Tina Rowley

writer + (performer) + [space left open for surprises]

oh, everything is going to be MORE than all right

Last night, the best thing in the world happened - something so great, I barely know how to tell you. My heart is so full, so happy. I – I can’t…it’s too…so happy, so happy.

Dave and I were watching American Inventor. Have you watched it? We’d never watched it before. It’s a marvel. Retarded, tragic, hilarious. The cringiest, most wonderful car accident ever. A man comes on who’s given up his whole life – job, house, 26 years – for this game he invented, Bullet Ball. It’s awful, how on fire he is for this game. He’s sweating, nearly weeping. He’s positive that this game will one day be an Olympic event. It’s this little round table game where you bat a little ball back and forth with another person…it’s…no. The judges ask him what he has left of his life. He answers, his eyes blazing with tears, “I HAVE BULLET BALL.” He doesn’t move to the next round. This bizarre 12-year-old boy from Atlanta comes on, he’s accidentally invented an “invisible tear gas”. He’s the roundest, most deadpan, crazy-accented little man you’ve ever seen. The judges are all, oh, hey. You’re a good guy. You’re a good guy. But, no. Later the boy is seen in a montage of weeping losers against a white background. He looks almost completely stoic, but then he sniffles twice, slowly. Hugely. Majestically.

But you want to know about the thing that happened that’s the best thing. That’s what you want to know. I almost don’t want to talk about it. It’s so sacred. I’ll do it, though.

A man came on. A tender, wobbly man. He was holding one of these:

This is My Therapy Buddy.

Dave and I grabbed at each other.

The gentle, traumatized man spoke tremulously to the judges about My Therapy Buddy. By the looks on the judges’ faces, they were not as transported by My Therapy Buddy and his creator as Dave and I were. And then the gentle man pulled one of My Therapy Buddy’s feet (MTB was not wearing his velvet sarong on tv, his spindly legs were bare).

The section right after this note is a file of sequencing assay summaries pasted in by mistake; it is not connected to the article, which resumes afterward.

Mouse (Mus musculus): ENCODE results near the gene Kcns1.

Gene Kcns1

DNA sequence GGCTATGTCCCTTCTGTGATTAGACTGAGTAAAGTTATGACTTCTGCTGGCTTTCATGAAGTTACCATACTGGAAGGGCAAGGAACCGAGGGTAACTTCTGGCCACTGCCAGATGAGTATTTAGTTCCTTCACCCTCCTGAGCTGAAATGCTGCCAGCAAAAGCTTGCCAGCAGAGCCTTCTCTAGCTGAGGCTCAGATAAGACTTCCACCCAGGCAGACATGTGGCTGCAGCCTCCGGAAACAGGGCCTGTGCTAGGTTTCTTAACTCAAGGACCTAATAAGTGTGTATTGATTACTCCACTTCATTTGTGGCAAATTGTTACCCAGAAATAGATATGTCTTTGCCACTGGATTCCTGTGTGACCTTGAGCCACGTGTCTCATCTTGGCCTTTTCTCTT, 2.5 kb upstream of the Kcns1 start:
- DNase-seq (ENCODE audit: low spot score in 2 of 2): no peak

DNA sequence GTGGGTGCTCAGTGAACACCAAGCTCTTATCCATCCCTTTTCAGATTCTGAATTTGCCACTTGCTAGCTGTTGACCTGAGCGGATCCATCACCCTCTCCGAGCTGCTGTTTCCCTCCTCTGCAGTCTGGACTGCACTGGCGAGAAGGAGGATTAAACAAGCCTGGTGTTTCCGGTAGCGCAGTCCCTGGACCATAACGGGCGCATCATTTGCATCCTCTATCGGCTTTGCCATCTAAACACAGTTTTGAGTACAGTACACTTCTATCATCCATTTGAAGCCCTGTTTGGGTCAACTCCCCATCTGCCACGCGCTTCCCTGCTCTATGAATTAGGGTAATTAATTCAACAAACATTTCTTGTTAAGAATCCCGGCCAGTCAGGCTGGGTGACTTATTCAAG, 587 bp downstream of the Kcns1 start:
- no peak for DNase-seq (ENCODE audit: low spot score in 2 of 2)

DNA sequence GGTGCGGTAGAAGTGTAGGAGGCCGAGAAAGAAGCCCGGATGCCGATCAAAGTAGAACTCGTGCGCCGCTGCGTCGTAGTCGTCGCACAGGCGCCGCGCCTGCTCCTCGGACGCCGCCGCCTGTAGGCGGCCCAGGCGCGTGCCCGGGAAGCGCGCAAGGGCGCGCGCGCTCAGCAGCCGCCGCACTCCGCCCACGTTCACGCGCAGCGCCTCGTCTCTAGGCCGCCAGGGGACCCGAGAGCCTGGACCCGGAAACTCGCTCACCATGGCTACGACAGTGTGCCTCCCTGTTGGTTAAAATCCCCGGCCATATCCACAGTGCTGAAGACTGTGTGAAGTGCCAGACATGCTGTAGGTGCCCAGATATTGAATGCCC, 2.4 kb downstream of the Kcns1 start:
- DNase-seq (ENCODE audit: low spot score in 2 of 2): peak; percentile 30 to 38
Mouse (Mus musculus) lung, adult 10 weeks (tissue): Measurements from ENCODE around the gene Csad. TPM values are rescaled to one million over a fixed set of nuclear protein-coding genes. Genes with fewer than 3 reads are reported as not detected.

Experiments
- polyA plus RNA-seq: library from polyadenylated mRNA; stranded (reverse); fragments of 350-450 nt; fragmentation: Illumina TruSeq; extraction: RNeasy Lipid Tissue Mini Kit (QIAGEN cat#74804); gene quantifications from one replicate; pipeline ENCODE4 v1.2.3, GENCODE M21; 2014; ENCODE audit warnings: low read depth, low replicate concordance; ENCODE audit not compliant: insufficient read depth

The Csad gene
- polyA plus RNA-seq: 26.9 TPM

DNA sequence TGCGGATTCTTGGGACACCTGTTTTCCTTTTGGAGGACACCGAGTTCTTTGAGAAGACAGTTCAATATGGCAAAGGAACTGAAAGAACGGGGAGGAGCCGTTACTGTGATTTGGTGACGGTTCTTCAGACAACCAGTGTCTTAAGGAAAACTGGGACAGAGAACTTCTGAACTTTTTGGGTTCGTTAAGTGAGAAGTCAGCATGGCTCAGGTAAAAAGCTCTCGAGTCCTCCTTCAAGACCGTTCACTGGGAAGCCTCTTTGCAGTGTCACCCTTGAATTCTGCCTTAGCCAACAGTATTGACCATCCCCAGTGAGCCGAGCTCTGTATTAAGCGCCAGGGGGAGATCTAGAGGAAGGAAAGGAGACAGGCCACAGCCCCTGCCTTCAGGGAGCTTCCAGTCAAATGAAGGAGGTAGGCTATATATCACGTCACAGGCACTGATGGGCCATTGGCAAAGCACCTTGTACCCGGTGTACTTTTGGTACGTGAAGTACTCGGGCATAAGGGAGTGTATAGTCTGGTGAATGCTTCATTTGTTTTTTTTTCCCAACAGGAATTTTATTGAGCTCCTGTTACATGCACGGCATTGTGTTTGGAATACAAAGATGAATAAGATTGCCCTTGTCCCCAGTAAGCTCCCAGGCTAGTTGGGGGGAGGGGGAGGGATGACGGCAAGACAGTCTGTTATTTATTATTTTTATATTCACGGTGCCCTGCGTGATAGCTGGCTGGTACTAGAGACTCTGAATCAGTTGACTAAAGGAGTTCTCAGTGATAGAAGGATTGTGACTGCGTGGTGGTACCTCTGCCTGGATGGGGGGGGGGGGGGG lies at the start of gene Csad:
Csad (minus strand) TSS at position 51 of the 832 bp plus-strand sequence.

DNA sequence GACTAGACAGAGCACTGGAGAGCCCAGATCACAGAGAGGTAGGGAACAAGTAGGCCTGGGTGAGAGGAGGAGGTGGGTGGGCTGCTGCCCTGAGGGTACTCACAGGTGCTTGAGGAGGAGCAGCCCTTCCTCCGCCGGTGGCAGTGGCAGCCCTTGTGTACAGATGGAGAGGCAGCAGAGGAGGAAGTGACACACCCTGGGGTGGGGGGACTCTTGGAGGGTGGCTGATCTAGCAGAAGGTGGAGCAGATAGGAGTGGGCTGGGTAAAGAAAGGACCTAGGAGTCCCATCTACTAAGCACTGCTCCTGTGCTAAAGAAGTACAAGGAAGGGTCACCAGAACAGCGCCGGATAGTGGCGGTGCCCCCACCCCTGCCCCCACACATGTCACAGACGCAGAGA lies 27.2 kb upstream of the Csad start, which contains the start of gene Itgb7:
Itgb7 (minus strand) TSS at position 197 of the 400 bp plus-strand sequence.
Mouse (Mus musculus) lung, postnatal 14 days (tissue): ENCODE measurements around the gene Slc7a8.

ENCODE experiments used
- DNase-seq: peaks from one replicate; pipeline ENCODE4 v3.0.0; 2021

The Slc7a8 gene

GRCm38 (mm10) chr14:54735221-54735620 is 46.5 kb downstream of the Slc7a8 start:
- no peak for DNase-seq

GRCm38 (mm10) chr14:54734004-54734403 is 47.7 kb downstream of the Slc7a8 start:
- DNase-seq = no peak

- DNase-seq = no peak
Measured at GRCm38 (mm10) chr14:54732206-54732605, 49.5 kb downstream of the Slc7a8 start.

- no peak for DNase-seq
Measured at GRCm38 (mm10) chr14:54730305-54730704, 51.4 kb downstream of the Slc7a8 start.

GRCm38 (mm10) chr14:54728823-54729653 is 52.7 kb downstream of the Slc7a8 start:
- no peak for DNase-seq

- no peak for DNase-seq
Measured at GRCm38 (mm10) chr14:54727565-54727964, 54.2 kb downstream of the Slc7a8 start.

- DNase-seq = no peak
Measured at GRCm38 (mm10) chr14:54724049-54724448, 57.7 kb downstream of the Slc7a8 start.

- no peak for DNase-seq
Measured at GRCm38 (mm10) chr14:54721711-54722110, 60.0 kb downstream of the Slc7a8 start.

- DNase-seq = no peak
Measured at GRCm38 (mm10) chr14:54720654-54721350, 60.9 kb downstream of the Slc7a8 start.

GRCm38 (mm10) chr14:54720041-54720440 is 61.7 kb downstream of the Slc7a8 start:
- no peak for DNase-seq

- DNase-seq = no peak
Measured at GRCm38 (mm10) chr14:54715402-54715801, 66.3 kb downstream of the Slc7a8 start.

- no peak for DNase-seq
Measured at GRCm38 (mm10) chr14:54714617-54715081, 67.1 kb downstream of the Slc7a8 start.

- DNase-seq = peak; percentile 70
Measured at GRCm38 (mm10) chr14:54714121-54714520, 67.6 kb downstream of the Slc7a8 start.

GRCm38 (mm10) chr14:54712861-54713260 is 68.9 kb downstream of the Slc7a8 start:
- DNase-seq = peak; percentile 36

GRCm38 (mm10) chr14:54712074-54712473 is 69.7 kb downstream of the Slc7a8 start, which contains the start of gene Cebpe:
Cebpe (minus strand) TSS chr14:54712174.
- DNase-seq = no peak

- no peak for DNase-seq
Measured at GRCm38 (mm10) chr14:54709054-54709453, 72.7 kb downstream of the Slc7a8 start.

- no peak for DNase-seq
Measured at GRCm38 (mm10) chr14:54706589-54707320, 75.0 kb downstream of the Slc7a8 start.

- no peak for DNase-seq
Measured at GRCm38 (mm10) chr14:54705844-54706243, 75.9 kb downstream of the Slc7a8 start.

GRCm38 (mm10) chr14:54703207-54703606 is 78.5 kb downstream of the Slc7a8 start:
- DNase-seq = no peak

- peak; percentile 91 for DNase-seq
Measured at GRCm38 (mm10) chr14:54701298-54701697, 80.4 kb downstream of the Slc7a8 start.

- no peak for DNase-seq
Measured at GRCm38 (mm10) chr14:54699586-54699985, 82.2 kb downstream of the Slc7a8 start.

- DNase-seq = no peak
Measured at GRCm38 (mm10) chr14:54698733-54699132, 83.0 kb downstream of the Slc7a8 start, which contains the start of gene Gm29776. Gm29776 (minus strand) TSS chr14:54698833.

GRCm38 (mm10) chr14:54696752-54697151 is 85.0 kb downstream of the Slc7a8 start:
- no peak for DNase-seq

My Therapy Buddy said in a tenderly robotic voice:

Everything is going to be all right.

I hit Dave, Dave hit me, I hit him, he hit me.

The judges turned him down.


Dave and I were horrified. He walked away clutching the buddy with tragic dignity. The buddy had its long weird arms around him, hugging him. Dave and I instantly had the same frantic thought,


And we threw the computer open and got right to it. We were in no way ready to say goodbye to My Therapy Buddy. We needed to see it a little more.

The first item we see on the search page is the My Therapy Buddy online store.

We can buy it??

We barely have to discuss it. My Therapy Buddy is $70. Sold, SOLD, it’s a bargain. We’re moving lightning fast through this transaction, I’m typing our information perfectly at top speed, the whole exchange is practically lubricated by how in favor we are of what is happening.

We’ve done it. We’re thrilled and exhausted. He is ours. She. It is ours. It’s coming to our house.

We go a little more languidly back to the search page and find the whole website. More treasure. This is a holy, holy night. My favorite quote from the website: "98% of the people on this planet can find comfort from a Buddy. " I enjoy imagining the benighted, stonehearted 2% who cannot.

We’re so happy that Finn is going to grow up in a house with My Therapy Buddy, where he will learn:

a. that everything will be all right


b. irony.

From our hearts to yours, Dave and I give you

http://www.mytherapybuddy.com/. *

*Be sure to have the sound on.

You are so welcome.